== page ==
By way of illustration, let's look at the Two: "The Helper." His basic desire is to feel loved, and he will express this desire in distinct manners depending on his subtype. The self-preservation Two takes care of other people's needs, at times childishly, in a bid to "buy love," expecting to be repaid in kind. Social subtypes aim to enhance their social standing by having parties, setting people up, and interacting with other people, in general. Sexual Twos, may be characterized by seductive and potentially manipulative characteristics.

Thus, much as a single character type might fall across a spectrum of psychological health, or might be either of two wings, each type also may take on any of the three primary instinctual drives. In fact, many say that "subtype" is really the wrong term for such aspects, and that "instincts" would be the more accurate term. To be certain, we each possess all three instincts in varying degrees. It is the one that most drives us that would be considered our home instinct, or subtype. While the overall character type may be a result of our formative years -- our "programming" -- the instincts represent our naturally in-born character traits. They are the nature to the primary types' nurture.

The more I explore the Enneagram, the more I see its versatility as a character development tool. Sure, there are nine basic types. But with all these distinct layers of complexity, we see there are really hundreds of different types, if not more.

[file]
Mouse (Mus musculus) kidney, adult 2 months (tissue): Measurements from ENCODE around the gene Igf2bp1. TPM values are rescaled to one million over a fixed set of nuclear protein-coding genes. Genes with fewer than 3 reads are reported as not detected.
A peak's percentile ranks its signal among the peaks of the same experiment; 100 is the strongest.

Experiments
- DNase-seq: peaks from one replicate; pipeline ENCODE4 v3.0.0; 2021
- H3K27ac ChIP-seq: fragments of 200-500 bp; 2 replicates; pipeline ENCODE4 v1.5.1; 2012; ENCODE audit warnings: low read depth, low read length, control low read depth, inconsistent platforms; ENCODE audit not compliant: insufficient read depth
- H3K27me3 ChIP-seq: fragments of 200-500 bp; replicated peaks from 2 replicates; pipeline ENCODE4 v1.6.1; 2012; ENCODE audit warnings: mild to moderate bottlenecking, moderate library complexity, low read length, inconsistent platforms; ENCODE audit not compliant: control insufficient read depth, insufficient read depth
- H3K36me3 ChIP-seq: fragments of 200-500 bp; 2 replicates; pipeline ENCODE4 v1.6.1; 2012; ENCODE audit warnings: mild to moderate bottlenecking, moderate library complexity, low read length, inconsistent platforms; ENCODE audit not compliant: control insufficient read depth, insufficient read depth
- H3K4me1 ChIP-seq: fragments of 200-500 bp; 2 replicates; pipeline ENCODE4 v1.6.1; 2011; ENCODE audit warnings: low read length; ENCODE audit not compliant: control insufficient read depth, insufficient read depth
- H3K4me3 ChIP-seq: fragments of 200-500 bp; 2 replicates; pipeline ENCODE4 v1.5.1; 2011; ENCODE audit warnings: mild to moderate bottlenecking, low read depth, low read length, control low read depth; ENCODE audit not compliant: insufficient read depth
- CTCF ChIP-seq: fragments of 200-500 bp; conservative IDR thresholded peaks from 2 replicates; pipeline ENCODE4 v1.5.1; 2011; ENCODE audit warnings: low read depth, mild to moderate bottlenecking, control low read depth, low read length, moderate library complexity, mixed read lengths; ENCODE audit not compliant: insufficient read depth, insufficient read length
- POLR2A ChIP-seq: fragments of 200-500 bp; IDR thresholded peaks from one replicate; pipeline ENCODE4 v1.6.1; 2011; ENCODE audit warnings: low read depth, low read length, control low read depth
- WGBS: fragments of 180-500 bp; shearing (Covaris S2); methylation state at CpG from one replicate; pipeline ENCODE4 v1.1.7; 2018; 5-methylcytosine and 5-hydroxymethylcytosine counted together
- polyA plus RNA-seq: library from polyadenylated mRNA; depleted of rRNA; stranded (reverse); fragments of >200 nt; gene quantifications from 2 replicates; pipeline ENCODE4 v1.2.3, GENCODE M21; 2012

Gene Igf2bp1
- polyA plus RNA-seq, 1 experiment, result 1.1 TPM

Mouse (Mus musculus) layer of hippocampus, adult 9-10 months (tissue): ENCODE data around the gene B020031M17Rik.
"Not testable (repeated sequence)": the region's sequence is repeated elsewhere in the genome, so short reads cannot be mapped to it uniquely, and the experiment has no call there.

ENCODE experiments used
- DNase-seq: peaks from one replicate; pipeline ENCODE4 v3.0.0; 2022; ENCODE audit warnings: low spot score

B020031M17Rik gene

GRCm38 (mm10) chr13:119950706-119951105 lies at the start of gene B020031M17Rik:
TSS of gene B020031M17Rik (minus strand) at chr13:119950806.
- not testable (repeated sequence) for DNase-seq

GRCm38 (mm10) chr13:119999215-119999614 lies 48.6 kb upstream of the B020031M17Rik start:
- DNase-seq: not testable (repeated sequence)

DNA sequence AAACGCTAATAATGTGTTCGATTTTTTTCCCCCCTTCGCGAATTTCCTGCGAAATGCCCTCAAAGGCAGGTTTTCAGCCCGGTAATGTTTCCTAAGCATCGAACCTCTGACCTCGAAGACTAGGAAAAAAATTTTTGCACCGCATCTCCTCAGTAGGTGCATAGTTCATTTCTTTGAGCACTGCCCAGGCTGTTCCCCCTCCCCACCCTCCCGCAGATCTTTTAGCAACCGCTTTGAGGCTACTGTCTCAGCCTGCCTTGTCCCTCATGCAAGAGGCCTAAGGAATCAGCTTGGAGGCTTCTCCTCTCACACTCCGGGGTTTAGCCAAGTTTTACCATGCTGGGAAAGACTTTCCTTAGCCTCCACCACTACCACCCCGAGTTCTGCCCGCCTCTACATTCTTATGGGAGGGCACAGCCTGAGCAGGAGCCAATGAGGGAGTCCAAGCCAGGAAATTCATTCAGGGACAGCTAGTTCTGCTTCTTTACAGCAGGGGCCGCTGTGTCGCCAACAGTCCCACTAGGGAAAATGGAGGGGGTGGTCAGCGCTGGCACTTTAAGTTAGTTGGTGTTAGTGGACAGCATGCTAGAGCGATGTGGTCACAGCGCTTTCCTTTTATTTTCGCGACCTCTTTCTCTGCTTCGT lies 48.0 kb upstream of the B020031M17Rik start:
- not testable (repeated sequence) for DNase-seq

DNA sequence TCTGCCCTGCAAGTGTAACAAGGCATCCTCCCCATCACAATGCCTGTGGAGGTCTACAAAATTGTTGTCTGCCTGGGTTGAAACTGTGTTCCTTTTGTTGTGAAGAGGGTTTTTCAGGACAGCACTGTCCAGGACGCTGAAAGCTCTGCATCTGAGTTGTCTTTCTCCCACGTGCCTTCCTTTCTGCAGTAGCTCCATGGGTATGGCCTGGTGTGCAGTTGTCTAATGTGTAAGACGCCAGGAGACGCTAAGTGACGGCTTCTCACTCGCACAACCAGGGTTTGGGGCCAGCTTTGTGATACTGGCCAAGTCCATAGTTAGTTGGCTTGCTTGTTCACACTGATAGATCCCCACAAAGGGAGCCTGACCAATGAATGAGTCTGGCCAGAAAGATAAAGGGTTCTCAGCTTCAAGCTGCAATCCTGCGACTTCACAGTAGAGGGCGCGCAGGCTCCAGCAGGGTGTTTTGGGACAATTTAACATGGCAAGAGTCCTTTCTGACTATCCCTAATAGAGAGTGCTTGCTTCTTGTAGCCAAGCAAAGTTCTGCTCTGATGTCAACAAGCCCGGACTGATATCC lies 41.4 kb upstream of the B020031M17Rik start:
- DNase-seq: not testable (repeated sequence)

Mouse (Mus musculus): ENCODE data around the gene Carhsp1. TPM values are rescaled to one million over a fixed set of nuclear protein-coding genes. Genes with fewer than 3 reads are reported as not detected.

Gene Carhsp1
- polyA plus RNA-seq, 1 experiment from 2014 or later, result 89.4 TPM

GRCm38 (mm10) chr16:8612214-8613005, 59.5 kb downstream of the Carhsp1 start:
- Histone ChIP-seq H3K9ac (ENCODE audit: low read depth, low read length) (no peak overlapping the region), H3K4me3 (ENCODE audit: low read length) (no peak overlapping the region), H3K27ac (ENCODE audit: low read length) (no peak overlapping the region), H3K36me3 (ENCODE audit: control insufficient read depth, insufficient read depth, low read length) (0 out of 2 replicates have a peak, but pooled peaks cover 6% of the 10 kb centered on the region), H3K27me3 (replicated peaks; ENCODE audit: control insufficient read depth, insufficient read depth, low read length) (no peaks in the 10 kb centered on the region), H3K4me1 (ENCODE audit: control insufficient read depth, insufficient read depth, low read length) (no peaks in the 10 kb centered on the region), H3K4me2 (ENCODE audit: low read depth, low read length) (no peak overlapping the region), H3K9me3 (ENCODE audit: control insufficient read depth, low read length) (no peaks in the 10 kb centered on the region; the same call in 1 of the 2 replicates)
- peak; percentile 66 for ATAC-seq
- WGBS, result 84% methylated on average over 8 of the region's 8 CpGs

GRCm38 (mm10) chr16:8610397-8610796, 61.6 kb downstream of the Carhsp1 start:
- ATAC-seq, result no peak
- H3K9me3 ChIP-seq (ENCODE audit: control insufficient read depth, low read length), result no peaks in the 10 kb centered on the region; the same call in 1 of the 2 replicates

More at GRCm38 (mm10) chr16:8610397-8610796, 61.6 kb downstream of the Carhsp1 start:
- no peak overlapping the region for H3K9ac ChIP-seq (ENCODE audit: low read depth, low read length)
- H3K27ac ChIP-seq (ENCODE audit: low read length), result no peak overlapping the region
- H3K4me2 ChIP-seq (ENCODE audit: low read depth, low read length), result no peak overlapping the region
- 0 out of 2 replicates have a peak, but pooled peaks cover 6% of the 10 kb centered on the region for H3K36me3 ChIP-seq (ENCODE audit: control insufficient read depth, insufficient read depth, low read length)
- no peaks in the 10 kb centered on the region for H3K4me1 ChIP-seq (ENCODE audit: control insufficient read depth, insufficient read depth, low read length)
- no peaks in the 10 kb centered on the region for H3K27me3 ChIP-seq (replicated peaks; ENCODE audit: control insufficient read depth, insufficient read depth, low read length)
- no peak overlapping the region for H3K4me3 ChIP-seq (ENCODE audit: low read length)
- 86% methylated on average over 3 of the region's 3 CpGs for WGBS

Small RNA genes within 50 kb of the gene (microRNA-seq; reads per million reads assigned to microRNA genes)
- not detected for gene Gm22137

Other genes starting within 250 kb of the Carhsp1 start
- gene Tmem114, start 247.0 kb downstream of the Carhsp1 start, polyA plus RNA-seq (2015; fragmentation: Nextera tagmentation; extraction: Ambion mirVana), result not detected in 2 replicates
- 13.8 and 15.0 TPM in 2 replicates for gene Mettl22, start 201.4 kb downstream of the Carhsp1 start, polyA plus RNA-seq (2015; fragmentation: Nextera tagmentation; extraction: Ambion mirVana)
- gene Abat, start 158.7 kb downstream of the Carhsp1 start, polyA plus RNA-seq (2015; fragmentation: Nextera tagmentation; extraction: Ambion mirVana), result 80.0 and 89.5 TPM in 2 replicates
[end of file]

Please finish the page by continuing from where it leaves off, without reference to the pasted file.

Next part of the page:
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Wednesday, July 13, 2005


So first of all, I've added a few more links to various sections in my side bar. I'm not gonna highlight 'em all, but give a gander (how come you can't also give a goose? Oh wait, you can, but that means something very different and will likely get you slapped. Never mind).

Also, I've had a thought. Amazing, isn't it? ;-) No, really, I've noticed how interconnected the blogosphere is, of course, and have also found a bond with the others in the screenwriting 'hood thereof. So I was thinking, most of us live in and around L.A. Wouldn't it be great to have a little Screenwriting Blogger Get-together?! Or would that be a Blogging Screenwriter Get-together? Well, whichever. I'd love to put faces to the names of those of you whose words I read on a near-daily basis. Leave a comment here if it is something you think you'd be up for, probably in a nice laid back bar in my area (since I'm organizing). Don't worry, I live in a pretty central location. If I don't hear from all those of you who I think might be interested, I'll send an email directly to ya. Let me know! I think it'll be fun.

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Monday, July 11, 2005

On Character Names

In a post on a slightly different topic, Kristen over at My Back Pages mentioned the topic of choosing a new name for one of her characters. And it got me thinking that choosing character names is a topic worth discussing. Clearly there are many more pressing matters that determine the worth of your screenplay. Even presentation may be more significant. But on a more subtle level, character names contribute to the undertones your script presents, and deserve similar attention to the titles you choose for your films.